A student aged just 22 is having the menopause induced because of severe period problems that leave her bedridden and in agony every month.
Katy Johnston, who suffers from the most serious form of the womb condition endometriosis, has begun a series of injections to trigger a ‘medical menopause’.
Doctors warned her she would have hot flushes, anxiety, sleepless nights and other symptoms of the ‘change’ usually experienced in middle-age.
But Johnston hopes that treatment with the hormone-blocking drug Decapeptyl will give her reproductive system a much-needed break and eventually she will be able to start a family.
She said the drug halted ovulation to ‘give my fallopian tubes a rest – they are designed to give my reproductive bits a chance to calm down.’
‘They have given me menopause-like symptoms. Each month it’s like having the worst PMS of all time. I get dizziness, constant hot sweats and my periods haven’t stopped entirely.
‘It’s dreadful, but in my opinion better than being stuck in the house, unable to move or go out. I’ll take a hot flush over agonising cramps any day of the week.’
Johnston’s endometriosis is so bad that her uterus has fused to her bowel. She had four ovarian cysts and her right fallopian tube is badly swollen. One doctor said it was the worst case he had ever seen in a woman so young.
It was after keyhole surgery to drain the cysts that specialists suggested she start injecting a drug to stop her ovulating.
She had suffered years of painful periods which left her bedridden for days with nausea or going to A&E to get strong painkillers.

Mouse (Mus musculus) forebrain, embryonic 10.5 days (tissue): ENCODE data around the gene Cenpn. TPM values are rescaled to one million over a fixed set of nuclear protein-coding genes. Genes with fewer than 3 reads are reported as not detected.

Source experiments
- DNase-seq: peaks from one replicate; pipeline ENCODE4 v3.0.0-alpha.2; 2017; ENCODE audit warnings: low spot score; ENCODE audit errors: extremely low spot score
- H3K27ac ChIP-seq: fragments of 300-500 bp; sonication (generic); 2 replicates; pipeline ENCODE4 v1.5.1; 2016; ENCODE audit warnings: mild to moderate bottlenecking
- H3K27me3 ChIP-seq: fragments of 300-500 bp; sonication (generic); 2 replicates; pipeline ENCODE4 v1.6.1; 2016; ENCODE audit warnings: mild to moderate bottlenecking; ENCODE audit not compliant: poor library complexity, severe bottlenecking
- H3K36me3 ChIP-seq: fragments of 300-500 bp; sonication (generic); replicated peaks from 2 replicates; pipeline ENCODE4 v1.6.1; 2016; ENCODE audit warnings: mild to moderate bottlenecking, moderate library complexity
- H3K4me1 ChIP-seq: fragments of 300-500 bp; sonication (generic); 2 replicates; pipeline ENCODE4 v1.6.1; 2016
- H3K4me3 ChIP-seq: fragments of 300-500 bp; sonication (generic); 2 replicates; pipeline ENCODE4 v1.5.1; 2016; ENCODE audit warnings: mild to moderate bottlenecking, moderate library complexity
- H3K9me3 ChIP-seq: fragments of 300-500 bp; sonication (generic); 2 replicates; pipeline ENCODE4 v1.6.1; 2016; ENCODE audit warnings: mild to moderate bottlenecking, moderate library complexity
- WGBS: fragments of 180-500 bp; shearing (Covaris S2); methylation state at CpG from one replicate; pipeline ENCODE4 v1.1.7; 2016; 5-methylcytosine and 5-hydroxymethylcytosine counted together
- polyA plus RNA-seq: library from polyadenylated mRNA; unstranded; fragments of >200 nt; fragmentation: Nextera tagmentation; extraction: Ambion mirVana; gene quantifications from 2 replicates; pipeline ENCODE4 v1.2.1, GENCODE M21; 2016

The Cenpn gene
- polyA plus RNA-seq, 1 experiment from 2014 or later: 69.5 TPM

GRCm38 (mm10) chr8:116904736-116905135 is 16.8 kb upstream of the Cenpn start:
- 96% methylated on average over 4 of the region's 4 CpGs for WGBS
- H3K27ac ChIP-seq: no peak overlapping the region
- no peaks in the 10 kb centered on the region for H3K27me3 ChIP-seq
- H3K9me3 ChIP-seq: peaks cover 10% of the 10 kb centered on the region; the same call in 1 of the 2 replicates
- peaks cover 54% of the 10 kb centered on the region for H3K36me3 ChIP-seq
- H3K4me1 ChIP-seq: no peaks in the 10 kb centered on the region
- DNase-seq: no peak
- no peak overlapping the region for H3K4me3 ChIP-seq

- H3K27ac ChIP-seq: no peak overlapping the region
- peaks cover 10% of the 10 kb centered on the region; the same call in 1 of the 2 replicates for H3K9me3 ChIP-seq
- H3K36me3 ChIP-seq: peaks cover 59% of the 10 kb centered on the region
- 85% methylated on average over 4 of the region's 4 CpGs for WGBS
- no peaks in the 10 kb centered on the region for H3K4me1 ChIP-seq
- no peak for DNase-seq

Doctors had struggled to diagnose her problem and one stage prescribed just Ibuprofen. But after suddenly losing two stone she was referred to a gynaecologist last November.
After surgery at Glasgow Royal Infirmary she was diagnosed with stage-four endometriosis, the most severe form. It causes heavy periods, stomach cramps and, in the worst cases, infertility.
Johnston, a journalist from Aberdeen who has had to leave a post-graduate course because of her illness, added: ‘I’ve always put my excruciating cramps down to a natural consequence of being a woman – something every girl goes through. It took me years to figure out it was way more than that.
‘From the age of 16 my pain each month became unbearable and forced me to miss time all the way through school and university.
‘During my final year of uni I’d pass out, have to stay home for days in agonising pain, vomiting six or seven times a day.’
She will need more surgery to cut away the tissue fusing her organs, but not until her fallopian tube is less swollen.
She hopes the menopause triggered by her injections will be temporary. ‘I do eventually want to start a family,’ she said. ‘The injections have pressed pause on my ovaries. I’m hoping they can turn back on. As someone who is only 22, I didn’t want to be faced with potential infertility.’
Johnston has set up a social media campaign, Endo Silence Scotland, to encourage other sufferers to talk more openly.
Endometriosis is caused when cells that line the womb also grow outside it.
The symptoms include lower abdominal pain, pain during sex or urination, sickness, nausea, diarrhoea, depression, heavy periods and difficulty conceiving.
It takes an average of 7.5 years for a women to get a diagnosis of endometriosis.
Treatments include painkillers, contraceptive pills, hormonal injections, surgery and, in extreme circumstances, hysterectomy.
It is one of the most common gynaecological conditions in the UK, affecting one in 10 women of child-bearing age. Around 1.5 million UK women are currently suffering from endometriosis.